But the damage was done. Zintkala had a troubled youth that saw her subjected to constant racist attacks. She was in and out of boarding schools and ran away constantly. Her mother eventually sent her back to live with Colby in order to protect her. While there, however, her father beat her. After getting pregnant, Zintkala was sent away to a home, where she gave birth to a stillborn baby. After years of physical abuse from different husbands, and physical illness, she died at the young age of 29.

Unfortunately, many parts of Zintkala's experience are all too common. White adoptions of native children and their forced attendance at boarding school were widespread in the US, even into the 70s. As part of a political strategy of "killing the native and keeping the man", thousands of children were separated from their parents, just as Zintkala was. And just like her, thousands of those children struggled to deal with the repercussions of a political ideology they had no control or choice in.

Today, many of these same issues play out in the war against "anchor babies". Witness the case of Rubí and Cirila Baltazar Cruz, an indigenous Mexican daughter and mother who were separated by the US government because the mother, Cirila, did not speak English. Rubí was fast-tracked for adoption by a wealthy family in the US, and Cirila was scheduled for deportation. It was only after considerable work by legal support that over a year later, mother and daughter were reunited. Like Zintkala, Rubí and Cirila's story is not unusual.

The challenges to the 14th amendment are first and foremost grounded in the idea that undocumented women giving birth are committing a criminal act. That in giving birth on US soil, they are attempting to use their children to "secure" rights that they otherwise shouldn't have. The idea that an undocumented woman could dearly love and desperately desire the child she gives birth to is seemingly inconceivable.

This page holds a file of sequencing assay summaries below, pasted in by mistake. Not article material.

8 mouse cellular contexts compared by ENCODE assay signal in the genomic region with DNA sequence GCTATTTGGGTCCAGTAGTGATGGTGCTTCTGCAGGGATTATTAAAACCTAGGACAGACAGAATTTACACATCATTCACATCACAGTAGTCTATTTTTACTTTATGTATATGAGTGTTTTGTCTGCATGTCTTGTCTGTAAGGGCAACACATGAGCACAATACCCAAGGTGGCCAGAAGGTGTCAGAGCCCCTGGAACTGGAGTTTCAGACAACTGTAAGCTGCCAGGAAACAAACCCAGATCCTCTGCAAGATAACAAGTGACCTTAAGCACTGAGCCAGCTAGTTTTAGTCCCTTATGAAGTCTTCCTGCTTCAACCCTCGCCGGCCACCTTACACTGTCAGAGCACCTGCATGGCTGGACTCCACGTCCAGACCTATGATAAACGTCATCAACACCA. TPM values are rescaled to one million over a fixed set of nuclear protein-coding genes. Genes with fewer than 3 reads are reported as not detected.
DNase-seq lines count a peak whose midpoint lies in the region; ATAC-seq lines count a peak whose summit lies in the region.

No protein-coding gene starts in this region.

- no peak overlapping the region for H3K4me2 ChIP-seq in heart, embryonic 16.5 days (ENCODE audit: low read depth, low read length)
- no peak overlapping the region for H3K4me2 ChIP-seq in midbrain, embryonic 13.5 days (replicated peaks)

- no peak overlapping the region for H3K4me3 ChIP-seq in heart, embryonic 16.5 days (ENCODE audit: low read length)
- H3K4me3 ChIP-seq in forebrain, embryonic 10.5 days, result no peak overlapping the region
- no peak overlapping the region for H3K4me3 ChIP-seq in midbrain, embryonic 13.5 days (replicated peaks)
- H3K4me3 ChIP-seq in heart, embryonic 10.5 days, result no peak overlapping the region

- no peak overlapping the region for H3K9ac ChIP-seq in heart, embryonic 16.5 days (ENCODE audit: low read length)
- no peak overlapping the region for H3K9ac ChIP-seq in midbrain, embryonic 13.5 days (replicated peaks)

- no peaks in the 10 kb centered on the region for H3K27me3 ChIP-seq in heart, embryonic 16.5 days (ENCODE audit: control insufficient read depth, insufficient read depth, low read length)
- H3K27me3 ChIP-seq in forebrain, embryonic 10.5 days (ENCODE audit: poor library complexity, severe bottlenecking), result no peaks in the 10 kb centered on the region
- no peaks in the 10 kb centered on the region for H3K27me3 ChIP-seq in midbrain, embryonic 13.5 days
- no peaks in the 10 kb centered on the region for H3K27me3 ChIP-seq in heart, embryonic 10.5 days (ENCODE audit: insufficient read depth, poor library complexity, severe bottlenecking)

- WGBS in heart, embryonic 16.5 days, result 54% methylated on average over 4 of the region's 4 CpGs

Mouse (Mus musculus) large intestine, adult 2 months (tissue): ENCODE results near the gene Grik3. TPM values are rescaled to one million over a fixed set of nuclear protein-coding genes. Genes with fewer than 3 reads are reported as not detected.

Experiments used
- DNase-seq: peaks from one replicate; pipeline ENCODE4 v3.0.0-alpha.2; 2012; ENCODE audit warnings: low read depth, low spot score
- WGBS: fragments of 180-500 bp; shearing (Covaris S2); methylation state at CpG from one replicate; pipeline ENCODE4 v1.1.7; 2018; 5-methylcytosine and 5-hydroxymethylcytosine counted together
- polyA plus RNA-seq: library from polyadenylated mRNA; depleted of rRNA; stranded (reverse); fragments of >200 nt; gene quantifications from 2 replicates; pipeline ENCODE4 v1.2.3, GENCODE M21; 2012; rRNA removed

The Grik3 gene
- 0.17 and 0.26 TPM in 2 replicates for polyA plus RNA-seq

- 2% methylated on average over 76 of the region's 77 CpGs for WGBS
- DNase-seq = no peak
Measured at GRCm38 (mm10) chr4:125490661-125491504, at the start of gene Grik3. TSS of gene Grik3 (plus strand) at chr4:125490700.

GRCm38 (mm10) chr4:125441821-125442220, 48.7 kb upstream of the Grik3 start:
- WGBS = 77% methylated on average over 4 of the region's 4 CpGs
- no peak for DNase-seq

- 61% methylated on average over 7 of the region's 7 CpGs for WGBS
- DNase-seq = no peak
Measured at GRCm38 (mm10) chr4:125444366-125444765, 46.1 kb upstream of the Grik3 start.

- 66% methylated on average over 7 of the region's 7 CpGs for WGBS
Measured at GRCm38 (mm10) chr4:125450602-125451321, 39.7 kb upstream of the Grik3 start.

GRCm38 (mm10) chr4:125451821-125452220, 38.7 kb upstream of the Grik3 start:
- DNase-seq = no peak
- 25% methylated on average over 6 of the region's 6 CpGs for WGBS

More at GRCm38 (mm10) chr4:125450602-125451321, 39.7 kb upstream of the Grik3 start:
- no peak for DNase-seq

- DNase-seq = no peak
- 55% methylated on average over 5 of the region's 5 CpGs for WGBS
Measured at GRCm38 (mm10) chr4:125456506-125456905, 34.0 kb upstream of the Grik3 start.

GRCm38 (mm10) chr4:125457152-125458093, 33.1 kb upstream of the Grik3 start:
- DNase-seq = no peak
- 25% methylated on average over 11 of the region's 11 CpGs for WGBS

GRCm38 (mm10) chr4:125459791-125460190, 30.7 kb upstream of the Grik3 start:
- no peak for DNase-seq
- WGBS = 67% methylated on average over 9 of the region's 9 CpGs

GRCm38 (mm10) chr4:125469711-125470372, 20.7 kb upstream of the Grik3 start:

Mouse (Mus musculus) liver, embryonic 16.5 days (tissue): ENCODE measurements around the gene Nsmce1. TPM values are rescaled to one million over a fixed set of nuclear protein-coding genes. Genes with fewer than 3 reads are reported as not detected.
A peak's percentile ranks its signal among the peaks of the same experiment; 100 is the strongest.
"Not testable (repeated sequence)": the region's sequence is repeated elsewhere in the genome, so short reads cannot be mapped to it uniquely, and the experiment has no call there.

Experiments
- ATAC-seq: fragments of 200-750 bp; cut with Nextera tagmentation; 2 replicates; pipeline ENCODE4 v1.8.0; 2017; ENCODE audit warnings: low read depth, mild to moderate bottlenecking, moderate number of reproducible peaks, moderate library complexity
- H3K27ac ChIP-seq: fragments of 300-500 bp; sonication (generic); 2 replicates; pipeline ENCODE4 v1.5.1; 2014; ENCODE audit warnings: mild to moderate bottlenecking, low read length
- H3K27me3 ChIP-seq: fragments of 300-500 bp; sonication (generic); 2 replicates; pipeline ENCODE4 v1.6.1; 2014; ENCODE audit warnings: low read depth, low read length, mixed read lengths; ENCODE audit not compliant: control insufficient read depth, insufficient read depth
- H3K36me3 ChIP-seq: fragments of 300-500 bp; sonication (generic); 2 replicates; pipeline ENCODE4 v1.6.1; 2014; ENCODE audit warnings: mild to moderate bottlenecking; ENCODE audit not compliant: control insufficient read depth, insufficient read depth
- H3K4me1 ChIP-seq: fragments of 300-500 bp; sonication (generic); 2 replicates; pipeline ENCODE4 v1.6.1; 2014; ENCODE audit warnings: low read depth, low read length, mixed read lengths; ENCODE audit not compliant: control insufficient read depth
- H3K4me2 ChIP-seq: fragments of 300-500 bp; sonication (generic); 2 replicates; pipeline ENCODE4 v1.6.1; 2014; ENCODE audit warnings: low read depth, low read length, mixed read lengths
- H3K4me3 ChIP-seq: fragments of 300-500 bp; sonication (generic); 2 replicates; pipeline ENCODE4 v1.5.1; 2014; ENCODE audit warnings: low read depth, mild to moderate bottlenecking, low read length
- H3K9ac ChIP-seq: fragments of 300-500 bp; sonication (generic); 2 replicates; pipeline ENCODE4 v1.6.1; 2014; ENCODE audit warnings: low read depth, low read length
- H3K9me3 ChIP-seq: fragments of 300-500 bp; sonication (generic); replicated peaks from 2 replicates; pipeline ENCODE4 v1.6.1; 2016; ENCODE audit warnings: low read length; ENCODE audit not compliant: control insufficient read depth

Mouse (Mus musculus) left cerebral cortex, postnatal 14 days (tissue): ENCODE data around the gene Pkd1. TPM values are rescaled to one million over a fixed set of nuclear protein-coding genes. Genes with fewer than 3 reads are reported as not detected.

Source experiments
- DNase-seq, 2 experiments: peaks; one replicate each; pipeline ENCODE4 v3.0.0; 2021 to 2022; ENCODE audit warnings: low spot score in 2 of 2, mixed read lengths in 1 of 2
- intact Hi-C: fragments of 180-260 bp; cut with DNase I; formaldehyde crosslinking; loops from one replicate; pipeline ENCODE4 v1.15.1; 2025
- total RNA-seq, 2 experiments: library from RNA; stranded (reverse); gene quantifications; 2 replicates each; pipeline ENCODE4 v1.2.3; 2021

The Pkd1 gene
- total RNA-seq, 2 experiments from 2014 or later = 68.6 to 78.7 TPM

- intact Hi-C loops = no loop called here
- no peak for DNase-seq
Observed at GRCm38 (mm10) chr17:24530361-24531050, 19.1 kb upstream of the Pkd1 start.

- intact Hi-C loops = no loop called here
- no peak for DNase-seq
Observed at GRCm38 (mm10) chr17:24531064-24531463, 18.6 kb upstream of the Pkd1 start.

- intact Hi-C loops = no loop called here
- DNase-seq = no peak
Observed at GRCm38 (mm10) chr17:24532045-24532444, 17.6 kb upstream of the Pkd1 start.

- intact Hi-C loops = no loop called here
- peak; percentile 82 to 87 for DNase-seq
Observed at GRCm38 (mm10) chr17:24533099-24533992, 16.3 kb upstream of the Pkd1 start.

What pictures expose is not a lack of love that white parents have for adopted non-white children – but rather instead the lack of value there is for the non-white parents. The integrity of Zintkala Nuni's relationship with her indigenous parents was as respected and regarded as necessary to her health and wellbeing as Rubí Cruz's relationship with her mother was, ie not at all.

And it's a tragedy that, after all this time, children still have so little say in how they are treated.


A Plague on Your White House

The Presidents killed by a Native American curse
by Nice Parkins                    January 2011

The Battle of the Thames, 1812, where Tecumseh was killed.

George W Bush is a fortunate man. Not only did he dodge the slings, grenades and occasional footwear of outrage and scorn during his presidential twin-term in office, but, some say, a pre-destined arrow exacting an ancient Indian thirst for revenge…

In the newly formed land of the free, democracy was in its first throes of infancy. One of its many defining tantrums, the quaintly named ‘Battle of Tippecanoe’, saw charismatic Shawnee chieftain Tecumseh take on the first governor of the Indiana Territories, William H Harrison – and not for the first time.